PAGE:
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Glee’s Kurt – Too Gay?



Filed under : Celebrity News

There is no denying that Glee is a phenomenally successful TV show. As well as top ratings, the show has grabbed Golden Globes and other awards. But, as with anything successful, someone will always knock it.

There is on the internet and in other media at the moment a bit of an anti-Glee backlash which says that the TV program plays into stereotypes and reinforces them, rather than challenging them.

Much of the latest criticism focuses on Chris Colfer’s portrayal of gay character Kurt Hummel: a role for which he has won a Golden Globe.

Kurt is supremely fashion conscious, has a scrupulous skin care routine and sings falsetto with limp-writed stage presence. So, it has been put forward: is Glee’s Kurt too gay? Would he be a more interesting character if he was not such a stereotype and was, for instance, great at sports?

One TV blog, Remote Patrolled, would like to see exactly that. What about Kurt on a bad hair day? Do we want a character who is amazing on the football pitch but just also happens to be gay? Maybe a conservative dresser popular with the ladies who they don’t know is gay? Or are we happy with Kurt in all his overt gayness?

I’m perfectly happy with Kurt as he is (I rather like him and I adore Blaine). Just had to make that clear that I’m disagreeing with the likes of Remote Patrolled, since some folks won’t get that. But what really matters is what YOU think…

Should shows like Glee have a responsibility to its audience members and provide a faithful and positive representation of a young gay man in the 21st Century or should it remain pure entertainment? Is Kurt fine just the way he is?

21 Responses to “Glee’s Kurt – Too Gay?”

  1. Chris C. says:

    Kurt is not TOO gay, he IS gay! I accept that fact and am exttremely happy for him!

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  2. Joe says:

    I like Glee. But I’m on this site because I was trying to understand that I’m attracted to Kurt, though I’m otherwise a straight man. Apparently its not too uncommon and it doesn’t mean I “gay” or “bi”, but it is what it is. I like him. I feel silly for having confusion, but this was new to me so I needed to figure it out. I hope my post maybe helps some one in a similar situation.

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  3. Jessica says:

    Hmm ya know what stereotype I’m tired of seeing on young adult/adult TV? The gay but not gay character. Kurt is gay, gay, gay, gay, GAY! And I don’t see anything wrong with him being a little ditzy and or flamboyant because there are some gay men that are like that. Has Remote Patrolled not seen the men that preform in drag shows, or perhaps talked with a large group of gay men? My boss is 45, Jewish (by blood and faith), gay and guess what he is just a finicky about his skin/clothes/hair/physique/living space as Kurt is. True my boss also goes to the gym every day (to bicycle and use the work out machines), and no he doesn’t squeal about musicals but ya know what I bet if he loved musicals the way Kurt did he would! Another thing I’d like to point out, if Kurt were a girl character instead of a gay young man they’d be complaining that he lives up to the stereotype of the overly bubbly girly girl. Here’s the thing, STEREOTYPES EXIST FOR A REASON!!! I knew a few guys like Kurt in high school, and when Glee came out they LOVED having someone like them on TV for once, it made them feel represented and accepted. For all the haters out there I say this; LEAVE MY UNICORN ALONE!!!!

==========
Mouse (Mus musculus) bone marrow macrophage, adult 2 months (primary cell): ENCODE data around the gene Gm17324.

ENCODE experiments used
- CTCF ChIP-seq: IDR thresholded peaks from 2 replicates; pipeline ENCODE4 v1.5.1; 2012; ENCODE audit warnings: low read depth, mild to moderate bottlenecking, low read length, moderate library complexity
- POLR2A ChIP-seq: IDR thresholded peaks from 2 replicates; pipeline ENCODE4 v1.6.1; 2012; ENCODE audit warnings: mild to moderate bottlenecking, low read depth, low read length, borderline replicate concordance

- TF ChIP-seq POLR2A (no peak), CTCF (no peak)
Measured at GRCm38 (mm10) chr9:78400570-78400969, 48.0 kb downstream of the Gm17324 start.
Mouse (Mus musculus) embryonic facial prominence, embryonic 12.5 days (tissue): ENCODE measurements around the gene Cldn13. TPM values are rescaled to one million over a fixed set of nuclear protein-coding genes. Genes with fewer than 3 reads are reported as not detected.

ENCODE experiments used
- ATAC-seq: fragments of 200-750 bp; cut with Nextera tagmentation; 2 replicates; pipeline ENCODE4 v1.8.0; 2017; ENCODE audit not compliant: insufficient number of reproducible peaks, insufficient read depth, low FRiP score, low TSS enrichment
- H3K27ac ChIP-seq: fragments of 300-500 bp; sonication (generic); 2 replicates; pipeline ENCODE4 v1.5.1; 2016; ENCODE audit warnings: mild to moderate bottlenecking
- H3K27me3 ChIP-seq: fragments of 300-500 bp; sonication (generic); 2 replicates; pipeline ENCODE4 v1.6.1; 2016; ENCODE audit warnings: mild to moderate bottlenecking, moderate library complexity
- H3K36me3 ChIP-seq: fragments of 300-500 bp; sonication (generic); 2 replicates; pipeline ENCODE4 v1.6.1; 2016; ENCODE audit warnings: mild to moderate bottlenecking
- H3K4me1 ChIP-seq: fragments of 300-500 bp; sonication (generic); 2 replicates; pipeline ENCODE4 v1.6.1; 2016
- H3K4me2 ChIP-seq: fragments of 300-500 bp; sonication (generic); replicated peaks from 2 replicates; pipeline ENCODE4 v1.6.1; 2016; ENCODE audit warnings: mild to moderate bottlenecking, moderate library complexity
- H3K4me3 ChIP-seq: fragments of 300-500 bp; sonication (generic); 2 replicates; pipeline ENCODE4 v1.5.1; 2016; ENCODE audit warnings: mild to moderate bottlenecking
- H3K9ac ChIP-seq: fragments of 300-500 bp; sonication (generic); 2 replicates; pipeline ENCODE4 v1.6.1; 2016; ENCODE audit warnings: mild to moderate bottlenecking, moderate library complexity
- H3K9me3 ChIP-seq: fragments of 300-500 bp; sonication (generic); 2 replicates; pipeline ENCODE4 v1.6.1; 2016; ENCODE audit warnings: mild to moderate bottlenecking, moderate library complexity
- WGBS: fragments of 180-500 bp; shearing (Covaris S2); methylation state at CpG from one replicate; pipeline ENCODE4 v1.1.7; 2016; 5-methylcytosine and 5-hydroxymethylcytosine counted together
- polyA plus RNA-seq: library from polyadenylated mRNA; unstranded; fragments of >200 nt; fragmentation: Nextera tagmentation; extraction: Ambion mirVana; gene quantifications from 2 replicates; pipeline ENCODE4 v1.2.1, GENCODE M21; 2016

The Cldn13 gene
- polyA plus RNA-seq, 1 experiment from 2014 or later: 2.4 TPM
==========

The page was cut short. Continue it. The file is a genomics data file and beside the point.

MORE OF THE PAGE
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    Hot debate. What do you think? Thumb up 5 Thumb down 6

  4. Aly says:

    The whole point of Kurt being flamboyantly gay is to send a message of universal acceptance. Many young men who share Kurt’s persona are constantly put down and bullied for being who they are. Kurt’s “overt gayness” is an inspiration to people who are oppressed because he doesn’t let any of it get to him. He loves himself for being who he is.

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  5. Rinny says:

    There is a gay football character, and if Blaine didn’t already tell us he was gay, I may have that he was straight. He doesn’t have a ridiculously high voice, and isn’t totally flamboyant. Kurt is the only stereotypical “gay” character on that show. Santana is going through a lot and is now a lesbian which no one thought of until lately when she expressed so. People can hide it well. These people need to actually watch the show and not make automatic assumptions like this

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  6. Emily says:

    @CutieKitty183: yeah I love Dave and I think this entire article is offensive and badly written. The person who wrote it clearly doesn’t know much about the show or Kurt if they forgot about Dave Karofsky. Plus, Kurt is good at sports and is pretty flexible. He was kicker of the school’s football team and a member of the cheerios. He just doesn’t like sports. Oh and Blaine likes football.

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  7. Kitto says:

    Glee’s Puck – Too Straight?

    Puck is not at all fashion conscious, has no skin care routine and sings rockabilly with manly swaggering stage presence. So, it has been put forward: is Glee’s Puck too straight? Would he be a more interesting character if he was not such a stereotype and was, for instance, fantastic with interior design?

    What about Puck with a fantastic hair day? Do we want a character who is amazing on the football pitch but just also happens to be straight? Maybe a fabulous dresser popular with the dudes who they don’t know is straight? Or are we happy with Puck in all his overt heteroness?

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  8. Lucie says:

    This is ridiculous. ‘Preggers’ showed that Kurt was an amazing kicker, and Chris Colfer can’t help that he has such a high range. That’s just naturally how he sings. The character is just showing that it’s okay to be who you are, and if that means that he comes across as too gay, then maybe that’s just him being proud of his sexuality.

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  9. Zhi Xian says: